There's a couple of compilations of excerpts from Jung's Collected Works volumes that might be helpful too. One on dreams simply called Dreams. The other concerns active imagination, also excerpts from the CW, compiled by Joan Chodorow; Jung on Active Imagination.

u/thaninley · 2 pointsr/Jung

If you've already located the Jungian analysts in your city, then a next step might be to email all of them and ask them what they think about your project of learning active imagination and how they think they could be helpful for you. Maybe then meet with a few of them that give you the sort of reply you'd be hoping for and see which of them feels like a good fit for you, that is, does this person feel like someone I could trust, feel safe with, learn from, etc.

Analysts responses to your interest may vary. My analyst told me that in his training it was frowned upon to teach active imagination to a patient/client until they had done enough psychological work that the analyst had a sense that the patient/client could do active imagination without being overwhelmed by the unconscious with disturbing, disorienting, images and emotions. Also, like you, I've been practicing vipassana for years and have come to see Jungian analysis as it's own wisdom tradition that has an individual inner component and an equally important interpersonal/relational component with the analyst that works through stages of analysis leading to transformation.

"In Jung’s approach the first phase is ‘confession’, during which time the patient shares their story, experiences and problems with the therapist. Secondly, ‘elucidation’ involves working out the transference relationship which may involve interpretation. The third stage of ‘education’ extends the insights and expands them into the social, behavioural and archetypal dimensions, while the fourth stage of ‘transformation’ assists the patient in the process of individuation (Samuels, 1990, p.177)"
Samuels, A. (1990). Jung and the Post-Jungians. London, England: Routledge.

Anyway, I wish you good fortune in your exploration. Neither vipassana nor Jungian analysis is quick, but in my experience, both lead slowly toward greater insight, freedom, and wholeness.

Also, the following books may be useful in learning active imagination on your own.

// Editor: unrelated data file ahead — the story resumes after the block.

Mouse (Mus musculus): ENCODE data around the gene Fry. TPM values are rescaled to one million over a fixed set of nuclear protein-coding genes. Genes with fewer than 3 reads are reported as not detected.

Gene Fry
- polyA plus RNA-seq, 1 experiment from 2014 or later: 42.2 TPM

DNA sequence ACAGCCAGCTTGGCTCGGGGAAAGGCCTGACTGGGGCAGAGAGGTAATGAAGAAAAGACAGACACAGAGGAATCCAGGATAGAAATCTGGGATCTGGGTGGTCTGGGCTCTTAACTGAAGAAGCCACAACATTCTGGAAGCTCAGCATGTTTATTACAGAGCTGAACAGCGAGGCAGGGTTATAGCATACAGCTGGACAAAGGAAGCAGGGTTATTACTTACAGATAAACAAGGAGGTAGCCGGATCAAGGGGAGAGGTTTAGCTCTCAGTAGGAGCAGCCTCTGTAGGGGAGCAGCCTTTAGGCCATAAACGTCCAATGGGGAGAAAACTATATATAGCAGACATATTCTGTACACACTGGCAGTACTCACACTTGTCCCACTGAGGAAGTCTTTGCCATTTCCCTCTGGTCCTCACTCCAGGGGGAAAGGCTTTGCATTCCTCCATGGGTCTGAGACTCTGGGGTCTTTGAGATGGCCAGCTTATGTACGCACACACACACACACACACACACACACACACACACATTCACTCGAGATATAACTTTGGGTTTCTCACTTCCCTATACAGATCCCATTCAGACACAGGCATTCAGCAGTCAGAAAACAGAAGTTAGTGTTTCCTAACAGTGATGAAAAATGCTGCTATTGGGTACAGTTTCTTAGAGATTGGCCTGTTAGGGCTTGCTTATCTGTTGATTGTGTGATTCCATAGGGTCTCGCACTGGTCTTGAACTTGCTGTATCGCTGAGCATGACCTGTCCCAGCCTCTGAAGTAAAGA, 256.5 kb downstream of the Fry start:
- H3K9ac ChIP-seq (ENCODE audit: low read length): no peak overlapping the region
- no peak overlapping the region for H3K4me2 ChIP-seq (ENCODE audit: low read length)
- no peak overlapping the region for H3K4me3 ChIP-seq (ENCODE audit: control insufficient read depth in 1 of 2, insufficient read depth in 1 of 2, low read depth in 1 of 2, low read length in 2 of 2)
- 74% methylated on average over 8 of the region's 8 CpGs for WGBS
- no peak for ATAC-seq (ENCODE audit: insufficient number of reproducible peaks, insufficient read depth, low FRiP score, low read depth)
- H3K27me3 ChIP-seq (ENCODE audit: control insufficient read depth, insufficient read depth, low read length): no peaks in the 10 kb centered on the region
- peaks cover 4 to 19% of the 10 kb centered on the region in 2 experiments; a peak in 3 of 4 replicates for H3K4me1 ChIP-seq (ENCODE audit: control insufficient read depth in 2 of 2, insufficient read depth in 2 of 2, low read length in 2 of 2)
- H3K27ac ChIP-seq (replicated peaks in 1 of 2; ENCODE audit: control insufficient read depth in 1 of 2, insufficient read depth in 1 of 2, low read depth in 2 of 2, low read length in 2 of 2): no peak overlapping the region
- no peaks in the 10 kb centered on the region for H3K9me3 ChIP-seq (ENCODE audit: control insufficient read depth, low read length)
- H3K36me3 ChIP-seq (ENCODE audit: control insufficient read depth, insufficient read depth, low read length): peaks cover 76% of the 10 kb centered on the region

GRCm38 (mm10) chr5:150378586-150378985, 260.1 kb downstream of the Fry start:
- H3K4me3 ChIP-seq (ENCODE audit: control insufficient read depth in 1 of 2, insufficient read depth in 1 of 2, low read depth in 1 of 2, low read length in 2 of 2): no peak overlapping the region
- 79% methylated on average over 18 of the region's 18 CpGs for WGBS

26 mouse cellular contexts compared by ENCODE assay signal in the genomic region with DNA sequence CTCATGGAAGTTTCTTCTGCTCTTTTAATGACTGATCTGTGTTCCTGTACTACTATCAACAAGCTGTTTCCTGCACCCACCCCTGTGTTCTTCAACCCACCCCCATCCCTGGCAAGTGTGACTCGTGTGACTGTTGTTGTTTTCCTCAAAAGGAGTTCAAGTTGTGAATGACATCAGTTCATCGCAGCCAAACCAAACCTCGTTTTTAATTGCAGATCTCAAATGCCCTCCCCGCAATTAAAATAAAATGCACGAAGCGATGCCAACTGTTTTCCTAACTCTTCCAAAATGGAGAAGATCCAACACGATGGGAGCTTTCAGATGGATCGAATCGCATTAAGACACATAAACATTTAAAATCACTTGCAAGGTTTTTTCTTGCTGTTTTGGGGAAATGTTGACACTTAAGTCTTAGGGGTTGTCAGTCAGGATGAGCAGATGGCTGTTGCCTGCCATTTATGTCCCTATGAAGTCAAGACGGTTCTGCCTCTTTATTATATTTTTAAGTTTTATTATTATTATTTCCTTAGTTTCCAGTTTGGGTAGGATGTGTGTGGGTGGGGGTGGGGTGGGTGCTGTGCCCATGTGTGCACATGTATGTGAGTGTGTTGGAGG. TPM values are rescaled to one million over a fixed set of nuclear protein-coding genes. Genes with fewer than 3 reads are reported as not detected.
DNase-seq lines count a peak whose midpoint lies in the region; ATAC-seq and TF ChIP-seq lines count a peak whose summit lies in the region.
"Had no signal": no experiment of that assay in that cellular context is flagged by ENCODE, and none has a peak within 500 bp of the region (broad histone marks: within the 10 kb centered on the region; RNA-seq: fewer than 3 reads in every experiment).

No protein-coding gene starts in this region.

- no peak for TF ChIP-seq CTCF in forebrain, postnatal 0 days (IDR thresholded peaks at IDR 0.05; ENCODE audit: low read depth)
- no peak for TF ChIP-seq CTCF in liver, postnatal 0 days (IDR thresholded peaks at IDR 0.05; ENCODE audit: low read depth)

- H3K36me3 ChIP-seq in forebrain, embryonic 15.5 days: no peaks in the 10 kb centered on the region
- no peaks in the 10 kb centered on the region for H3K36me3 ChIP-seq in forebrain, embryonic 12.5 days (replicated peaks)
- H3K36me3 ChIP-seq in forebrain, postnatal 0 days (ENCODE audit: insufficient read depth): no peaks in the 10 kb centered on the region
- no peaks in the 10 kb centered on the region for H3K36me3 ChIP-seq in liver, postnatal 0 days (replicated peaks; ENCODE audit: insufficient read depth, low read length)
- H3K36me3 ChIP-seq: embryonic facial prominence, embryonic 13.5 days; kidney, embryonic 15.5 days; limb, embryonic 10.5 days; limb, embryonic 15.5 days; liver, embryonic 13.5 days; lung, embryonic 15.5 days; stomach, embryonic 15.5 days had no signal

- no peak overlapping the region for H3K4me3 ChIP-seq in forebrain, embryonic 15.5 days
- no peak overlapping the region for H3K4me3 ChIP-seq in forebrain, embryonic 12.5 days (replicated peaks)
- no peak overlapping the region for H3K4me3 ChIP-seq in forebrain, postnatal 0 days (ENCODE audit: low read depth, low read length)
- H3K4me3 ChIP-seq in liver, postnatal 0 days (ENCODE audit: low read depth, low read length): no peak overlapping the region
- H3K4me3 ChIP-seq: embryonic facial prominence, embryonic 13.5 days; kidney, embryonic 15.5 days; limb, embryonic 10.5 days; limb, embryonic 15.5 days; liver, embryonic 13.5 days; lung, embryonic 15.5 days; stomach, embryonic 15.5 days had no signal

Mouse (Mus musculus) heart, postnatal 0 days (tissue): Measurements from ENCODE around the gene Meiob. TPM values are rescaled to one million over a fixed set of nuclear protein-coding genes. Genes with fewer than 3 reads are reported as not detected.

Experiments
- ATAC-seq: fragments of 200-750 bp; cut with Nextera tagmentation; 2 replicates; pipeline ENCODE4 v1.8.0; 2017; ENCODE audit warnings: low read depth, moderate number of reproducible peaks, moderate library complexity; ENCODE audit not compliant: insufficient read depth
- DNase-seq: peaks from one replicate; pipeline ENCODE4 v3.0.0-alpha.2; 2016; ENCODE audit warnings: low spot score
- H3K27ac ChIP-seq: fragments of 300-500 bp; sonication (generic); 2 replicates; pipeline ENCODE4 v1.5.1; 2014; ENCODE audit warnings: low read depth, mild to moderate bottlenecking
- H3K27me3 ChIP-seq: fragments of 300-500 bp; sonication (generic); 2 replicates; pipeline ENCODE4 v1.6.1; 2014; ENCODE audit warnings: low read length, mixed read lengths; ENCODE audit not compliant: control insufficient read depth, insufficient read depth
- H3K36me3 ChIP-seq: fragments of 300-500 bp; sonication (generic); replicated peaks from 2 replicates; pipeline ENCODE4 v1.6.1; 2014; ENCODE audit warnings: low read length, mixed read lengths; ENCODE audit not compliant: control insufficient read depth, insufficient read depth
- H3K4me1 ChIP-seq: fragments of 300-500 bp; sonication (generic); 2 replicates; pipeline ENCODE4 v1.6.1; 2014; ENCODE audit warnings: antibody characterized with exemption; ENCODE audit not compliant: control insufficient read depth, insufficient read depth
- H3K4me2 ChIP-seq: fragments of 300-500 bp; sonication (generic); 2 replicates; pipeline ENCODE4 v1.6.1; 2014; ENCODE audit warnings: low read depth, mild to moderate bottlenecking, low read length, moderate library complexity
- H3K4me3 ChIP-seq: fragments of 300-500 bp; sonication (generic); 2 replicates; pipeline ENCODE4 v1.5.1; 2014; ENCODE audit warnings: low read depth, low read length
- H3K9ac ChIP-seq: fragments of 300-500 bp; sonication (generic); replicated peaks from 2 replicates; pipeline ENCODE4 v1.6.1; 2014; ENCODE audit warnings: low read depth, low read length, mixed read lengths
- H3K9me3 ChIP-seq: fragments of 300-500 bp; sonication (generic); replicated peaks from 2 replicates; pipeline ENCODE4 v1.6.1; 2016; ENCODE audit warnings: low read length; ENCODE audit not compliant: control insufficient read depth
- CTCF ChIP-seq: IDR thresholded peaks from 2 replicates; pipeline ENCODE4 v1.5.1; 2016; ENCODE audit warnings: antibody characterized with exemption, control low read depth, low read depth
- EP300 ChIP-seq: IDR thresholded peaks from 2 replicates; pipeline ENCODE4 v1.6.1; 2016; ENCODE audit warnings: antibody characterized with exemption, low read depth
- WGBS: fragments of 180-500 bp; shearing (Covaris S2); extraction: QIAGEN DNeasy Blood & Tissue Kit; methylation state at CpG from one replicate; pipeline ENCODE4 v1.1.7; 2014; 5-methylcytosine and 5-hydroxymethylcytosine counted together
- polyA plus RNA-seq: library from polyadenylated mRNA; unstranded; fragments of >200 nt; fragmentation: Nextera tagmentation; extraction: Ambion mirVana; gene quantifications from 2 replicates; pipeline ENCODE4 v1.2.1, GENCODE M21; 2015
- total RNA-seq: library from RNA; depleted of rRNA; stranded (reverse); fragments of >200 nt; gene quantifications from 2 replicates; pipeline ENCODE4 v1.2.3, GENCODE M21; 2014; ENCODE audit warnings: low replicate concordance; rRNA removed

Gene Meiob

Jung on Active Imagination edited by Joan Chodorow

Robert Johnson - Inner Work

Barbara Hannah - Encounters with the Soul

u/wiseblood_ · 5 pointsr/Jung

If you're done with the surface level stuff and have all the basics covered, pretty much all of Jung's important work is in the collected works (there's also The Red Book, but that's probably not a good starting point).

There really is no "recommended reading order" for Jung. The CW Wiki page has the release dates for each book, but a few of his books were revised multiple times (there were four editions of Symbols of Transformation, for example), so I don't really know how much of a good barometer that's gonna be. Archetypes of the Collective Unconscious and Psychological Types are popular, not terribly difficult, pretty good starting points for the CW. Aside from a few of more notoriously difficult books like Aion and the works on alchemy (vol 12-14), you can pretty much move on to anything else after that.

Symbols of Transformation is also a key text, it's the book that pretty much laid the groundwork for all of Jung's thought after he separated from Freud. It is not an easy read but if you understand SoT you've got a solid grip on Jung and can probably handle the rest of the CW. And all that aside, it's an extremely rewarding text.

u/daturapiss · 2 pointsr/Jung

One other place to start, as did i was, was Von Franz's alchemy. She gives the layman a good foothold, from egypt to st thomas aquines's big vision, the rising dawn, aurora consurgen. She also did another book devoted solely to the rising dawn, a book i am eagerly waiting for, shit should be in within a week.

What i learned from that? shit, one thing, the book is available, although partially, in pdf form on the internet. anyway, she breaks down some alchemical illustrations. i do not have the memory to break 'em down, but they are apparently the basics. There is the alchemist at the mountain you have the blind seeker and the shitty journey ahead. all leading to the phoenix, the rebirth, idk, like i said, i'm an artist not an intellectual. The shit i learned, idk, got absorbed but it's hard to articulate (one could argue that i didnt learn shit) but it is a great starting point.

Her second book on the subject is said to be... it's lessons nullify the need to read mysterium. like i said, i am still waiting for that fucker...